The changing jobs and subsequent drama was just before and after I turned 30...I had a bit of an identity crisis about turning 30 because I wasn't where I thought I'd be (no wife and kids) and didn't seem to have any particular direction or goals. I had actually already begun curbing my spending and reducing debt somewhat before that episode because I had noticed that every time I got a raise I had less money (was spending more than my raises and running up credit bills).

I'm not aware that there was any emotional trigger for running up the debt. It was just I had no financial plan except "I want to buy this shiny thing today" and "I'll put this vacation on credit and pay for it later." Well, that's not entirely true...I had been contributing to a 401(k) since age 21, but more out of a sense of that was what I was supposed to do since retirement wasn't a tangible concept to me until I found REHP.

I could've used the 401(k)/IRA to pay off the debt at any time, but the taxes and penalties were unbearable (not to mention pretty much wiping out my nest egg) and I was afraid I'd simply run the debt up again. But now I've paid it off (well, when that EFT hits....not as of this minute) I know I have the discipline to maintain a budget. And I still have my 401(k)/IRA. It's a fantastic feeling and I keep saying "I've got it made".

You are in a great position to accumulate a great deal of wealth.
Yes, as long as the good jobs hold out, but I plan on making sure my "necessary" expenses stay low enough to support with low-pay job just in case, and to have more fun and retire earlier.

By the way, the FI/RE community has given me my direction: financial independence and early retirement. Thanks to intercst especially (his TMF board and REHP site was the first I discovered) and the rest of the community for helping me realize I don't have to work until age 67.
Great post! I currently carry CC balances in the six
figures. The "emotional trigger" for me was when they
starting giving me the money at a lower rate than I could get from the bank. A real no-brainer!

John Galt
On the 21 year old:
I discovered a couple years back that I could not motivate other people to find careers, success or anything else. Motivation has to come from inside and is not something others can hand to you.

I've always been seen as one of the "motivated" ones in my friend group (one of two) and got an early start in an entry level job in corporate America and have done quite well over the last nine years. Most of my friends are in entry level, clerk or basic techie jobs and have no motivation to move up or better themselves. They are happy going home and playing video games, hanging out, or doing whatever they do.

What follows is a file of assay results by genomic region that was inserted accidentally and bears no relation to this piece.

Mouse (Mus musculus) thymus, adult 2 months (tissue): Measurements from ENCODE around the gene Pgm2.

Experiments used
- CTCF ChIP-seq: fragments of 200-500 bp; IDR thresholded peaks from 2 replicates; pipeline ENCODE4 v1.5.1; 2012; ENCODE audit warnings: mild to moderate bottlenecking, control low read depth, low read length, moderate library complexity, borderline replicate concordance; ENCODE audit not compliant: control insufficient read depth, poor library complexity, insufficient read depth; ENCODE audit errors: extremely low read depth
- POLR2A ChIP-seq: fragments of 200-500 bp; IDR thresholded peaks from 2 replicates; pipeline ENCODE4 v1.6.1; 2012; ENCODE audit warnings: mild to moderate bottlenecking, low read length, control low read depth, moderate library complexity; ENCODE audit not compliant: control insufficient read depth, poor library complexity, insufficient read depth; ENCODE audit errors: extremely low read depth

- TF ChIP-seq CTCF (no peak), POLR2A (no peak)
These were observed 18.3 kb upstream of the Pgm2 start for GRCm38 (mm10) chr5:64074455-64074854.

I used to try to help out, I spent many hours teaching people tech skills, assisting by getting them equipment they needed to study, encouraging them, sharing stories I had heard, trying to get them involved and eventually I learned my lesson: They are the only ones who will keep themselves motivated to do something over the long term. They may show short term interest at your prodding but it will fade.

Each person judges happiness differently and as long as they are happy I'm not in any position to tell them they are wrong even if I do find it disappointing that people who are otherwise smart and have pretty good common sense lack the drive or want to do something good for themselves, get a career or go down a path that requires anything more than taking money from people and handing back their change.

Anyway, that is what I have learned. Be a good role model, don't harass them because they don't really want or need to hear it and if they ever get motivated to do something with themselves then be there to encourage them.

Have a good one.
I'm not sure the best way to live your life is to start out by working your life away. My 21 year old experience was dropping out of college, working in a sawmill for a couple of months, then flying over to Europa for a couple of months of wine and women. This was repeated every 2 or three years until I was 30. I'm sure everyone was quite worried about me. Eventually I finished college and then got an advanced degree in Europe. I finally got a real job at 35.

I didn't start working on ER savings till about 5 years ago at age 37, and I will be able to ER at 60 or so, as long as the stock market does OK.

There is more to life than saving money. One does need goals and motivation but the results don't always show themselves right away. I would say that the age range from 20 to 30 is a good time to play and learn about the world. At the same time preparing yourself for a way to make some good money between 30 and ER.
Hi Skylark,

. . .   I  would say that the age range from 20 to 30 is a good time to play and learn about the world.  .  .

I don't know of any age that is not a good time to play and learn about the world.   :)
I don't know, Skylark... I'm 52 and recently retired. Looking back, I'm very glad I did most of the heavy lifting when I was young. I've always preferred to pay my dues up-front, just so it isn't hanging over my head. Plus I think it's easier to tolerate some of the negatives when one is young. Maybe that's just me - we're all wired differently, I guess.
I'm currently in rotc and about to embark on military career in the Air Force. I personally think moving every 2-3 years is exciting. If your not tied down with family, you adapt quickly to moving often.
Never mind the above message. It got posted on the wrong thread. :eek: